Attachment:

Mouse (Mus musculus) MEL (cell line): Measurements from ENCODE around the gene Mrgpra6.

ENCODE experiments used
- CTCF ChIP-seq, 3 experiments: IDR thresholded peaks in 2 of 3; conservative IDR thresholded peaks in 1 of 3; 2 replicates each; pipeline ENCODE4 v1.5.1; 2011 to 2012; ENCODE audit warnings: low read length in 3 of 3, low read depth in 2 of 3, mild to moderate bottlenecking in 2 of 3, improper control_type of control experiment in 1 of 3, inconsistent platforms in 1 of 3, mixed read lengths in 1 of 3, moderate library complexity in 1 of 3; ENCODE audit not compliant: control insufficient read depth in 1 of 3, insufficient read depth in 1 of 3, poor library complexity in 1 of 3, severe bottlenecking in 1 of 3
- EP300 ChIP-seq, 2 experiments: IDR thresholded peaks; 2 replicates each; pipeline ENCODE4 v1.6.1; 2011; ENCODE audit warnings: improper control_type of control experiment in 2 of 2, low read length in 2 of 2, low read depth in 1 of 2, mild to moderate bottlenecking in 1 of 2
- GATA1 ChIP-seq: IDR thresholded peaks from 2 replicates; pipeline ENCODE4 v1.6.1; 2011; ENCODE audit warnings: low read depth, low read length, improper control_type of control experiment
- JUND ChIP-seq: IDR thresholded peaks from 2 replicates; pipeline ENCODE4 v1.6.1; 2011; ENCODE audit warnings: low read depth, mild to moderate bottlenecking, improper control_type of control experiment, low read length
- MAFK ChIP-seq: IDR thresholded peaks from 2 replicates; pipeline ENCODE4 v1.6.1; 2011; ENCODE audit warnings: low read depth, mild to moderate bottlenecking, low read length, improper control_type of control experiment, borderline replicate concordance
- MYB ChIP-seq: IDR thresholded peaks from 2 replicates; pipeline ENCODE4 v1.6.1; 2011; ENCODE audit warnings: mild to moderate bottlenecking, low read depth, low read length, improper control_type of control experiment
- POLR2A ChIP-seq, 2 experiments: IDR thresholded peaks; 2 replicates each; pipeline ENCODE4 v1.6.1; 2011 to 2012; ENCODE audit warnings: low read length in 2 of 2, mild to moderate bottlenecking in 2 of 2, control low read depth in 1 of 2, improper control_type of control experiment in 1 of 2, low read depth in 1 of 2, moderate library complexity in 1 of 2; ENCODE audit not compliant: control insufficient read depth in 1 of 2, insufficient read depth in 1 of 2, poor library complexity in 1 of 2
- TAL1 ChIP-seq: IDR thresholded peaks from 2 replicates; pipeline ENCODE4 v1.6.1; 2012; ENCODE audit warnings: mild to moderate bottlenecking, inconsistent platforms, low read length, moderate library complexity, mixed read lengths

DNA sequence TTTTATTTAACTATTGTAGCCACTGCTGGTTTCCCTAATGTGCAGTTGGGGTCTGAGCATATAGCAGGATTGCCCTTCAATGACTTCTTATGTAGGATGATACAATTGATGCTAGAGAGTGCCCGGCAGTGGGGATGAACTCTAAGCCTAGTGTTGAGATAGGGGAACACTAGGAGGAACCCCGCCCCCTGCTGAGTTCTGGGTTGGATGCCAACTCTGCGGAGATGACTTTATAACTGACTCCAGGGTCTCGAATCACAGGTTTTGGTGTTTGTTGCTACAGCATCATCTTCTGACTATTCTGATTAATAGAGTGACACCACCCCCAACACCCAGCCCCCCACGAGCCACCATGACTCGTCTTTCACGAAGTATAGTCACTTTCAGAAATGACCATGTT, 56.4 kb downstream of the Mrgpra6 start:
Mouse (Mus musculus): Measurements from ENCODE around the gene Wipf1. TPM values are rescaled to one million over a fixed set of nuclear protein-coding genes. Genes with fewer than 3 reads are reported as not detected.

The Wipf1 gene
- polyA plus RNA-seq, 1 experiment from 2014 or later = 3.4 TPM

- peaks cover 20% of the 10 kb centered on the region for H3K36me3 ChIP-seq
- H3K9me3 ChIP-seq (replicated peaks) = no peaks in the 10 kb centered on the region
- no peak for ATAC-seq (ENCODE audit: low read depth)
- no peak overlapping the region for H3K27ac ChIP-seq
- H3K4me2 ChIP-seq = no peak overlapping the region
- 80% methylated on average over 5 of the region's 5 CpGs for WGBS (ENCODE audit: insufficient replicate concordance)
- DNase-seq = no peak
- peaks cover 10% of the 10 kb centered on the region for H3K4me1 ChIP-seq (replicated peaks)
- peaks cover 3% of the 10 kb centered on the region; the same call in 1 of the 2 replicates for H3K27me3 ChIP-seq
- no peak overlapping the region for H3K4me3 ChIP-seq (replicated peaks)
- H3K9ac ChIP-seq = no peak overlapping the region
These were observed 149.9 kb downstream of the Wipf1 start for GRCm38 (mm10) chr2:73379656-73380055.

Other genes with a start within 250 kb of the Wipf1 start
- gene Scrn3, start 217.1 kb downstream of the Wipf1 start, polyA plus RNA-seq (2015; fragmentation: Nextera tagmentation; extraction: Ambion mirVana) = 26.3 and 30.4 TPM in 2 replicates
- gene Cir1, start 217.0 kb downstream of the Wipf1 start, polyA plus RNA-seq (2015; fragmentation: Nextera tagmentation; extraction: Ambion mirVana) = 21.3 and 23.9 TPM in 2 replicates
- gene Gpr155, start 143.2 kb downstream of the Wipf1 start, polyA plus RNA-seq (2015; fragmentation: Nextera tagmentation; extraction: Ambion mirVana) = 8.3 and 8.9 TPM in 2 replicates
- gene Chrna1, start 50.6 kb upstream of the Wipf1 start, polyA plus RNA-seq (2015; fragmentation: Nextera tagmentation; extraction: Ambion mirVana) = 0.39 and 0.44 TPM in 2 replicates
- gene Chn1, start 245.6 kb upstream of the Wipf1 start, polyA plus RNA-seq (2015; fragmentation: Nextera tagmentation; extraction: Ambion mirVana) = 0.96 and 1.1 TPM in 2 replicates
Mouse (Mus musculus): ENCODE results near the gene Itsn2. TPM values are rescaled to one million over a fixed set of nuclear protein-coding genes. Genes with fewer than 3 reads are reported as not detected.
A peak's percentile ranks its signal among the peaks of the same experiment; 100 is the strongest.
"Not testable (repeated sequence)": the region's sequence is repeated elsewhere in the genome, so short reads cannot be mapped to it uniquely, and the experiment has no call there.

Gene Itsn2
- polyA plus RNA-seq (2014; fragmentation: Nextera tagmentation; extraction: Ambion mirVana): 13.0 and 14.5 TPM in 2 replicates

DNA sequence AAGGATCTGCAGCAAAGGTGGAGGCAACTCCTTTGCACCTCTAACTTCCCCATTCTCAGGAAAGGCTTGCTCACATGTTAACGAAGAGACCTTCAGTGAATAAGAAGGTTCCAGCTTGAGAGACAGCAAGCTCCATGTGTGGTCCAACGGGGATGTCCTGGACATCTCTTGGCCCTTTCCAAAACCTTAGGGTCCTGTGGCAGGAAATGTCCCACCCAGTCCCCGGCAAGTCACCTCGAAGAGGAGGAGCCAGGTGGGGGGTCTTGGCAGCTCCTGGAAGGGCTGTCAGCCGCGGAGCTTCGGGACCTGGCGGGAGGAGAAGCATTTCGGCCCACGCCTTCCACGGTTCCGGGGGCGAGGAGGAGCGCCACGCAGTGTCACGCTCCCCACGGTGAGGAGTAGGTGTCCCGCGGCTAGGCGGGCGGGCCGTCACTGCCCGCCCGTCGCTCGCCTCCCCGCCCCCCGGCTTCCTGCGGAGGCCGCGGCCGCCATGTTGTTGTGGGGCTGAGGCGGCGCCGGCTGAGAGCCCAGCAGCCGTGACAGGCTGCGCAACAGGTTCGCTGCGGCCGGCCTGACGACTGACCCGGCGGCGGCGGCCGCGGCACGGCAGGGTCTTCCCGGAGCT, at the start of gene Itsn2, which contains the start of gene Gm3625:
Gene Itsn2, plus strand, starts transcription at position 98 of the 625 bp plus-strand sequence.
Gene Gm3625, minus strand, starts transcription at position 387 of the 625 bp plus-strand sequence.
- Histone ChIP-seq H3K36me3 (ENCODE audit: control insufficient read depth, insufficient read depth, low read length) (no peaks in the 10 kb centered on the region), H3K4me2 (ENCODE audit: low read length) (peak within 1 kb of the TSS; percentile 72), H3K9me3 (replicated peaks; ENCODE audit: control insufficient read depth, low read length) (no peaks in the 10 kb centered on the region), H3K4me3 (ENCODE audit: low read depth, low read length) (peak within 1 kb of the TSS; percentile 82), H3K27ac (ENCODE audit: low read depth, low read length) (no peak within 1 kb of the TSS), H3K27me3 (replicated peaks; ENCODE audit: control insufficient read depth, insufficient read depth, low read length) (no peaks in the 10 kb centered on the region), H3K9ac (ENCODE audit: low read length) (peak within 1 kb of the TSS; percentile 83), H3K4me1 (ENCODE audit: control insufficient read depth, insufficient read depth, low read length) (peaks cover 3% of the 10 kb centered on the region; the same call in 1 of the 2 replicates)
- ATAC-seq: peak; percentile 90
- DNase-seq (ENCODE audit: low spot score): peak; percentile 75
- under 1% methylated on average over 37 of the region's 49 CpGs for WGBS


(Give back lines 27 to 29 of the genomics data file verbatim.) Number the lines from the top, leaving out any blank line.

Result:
Other genes with a start within 250 kb of the Wipf1 start
- gene Scrn3, start 217.1 kb downstream of the Wipf1 start, polyA plus RNA-seq (2015; fragmentation: Nextera tagmentation; extraction: Ambion mirVana) = 26.3 and 30.4 TPM in 2 replicates
- gene Cir1, start 217.0 kb downstream of the Wipf1 start, polyA plus RNA-seq (2015; fragmentation: Nextera tagmentation; extraction: Ambion mirVana) = 21.3 and 23.9 TPM in 2 replicates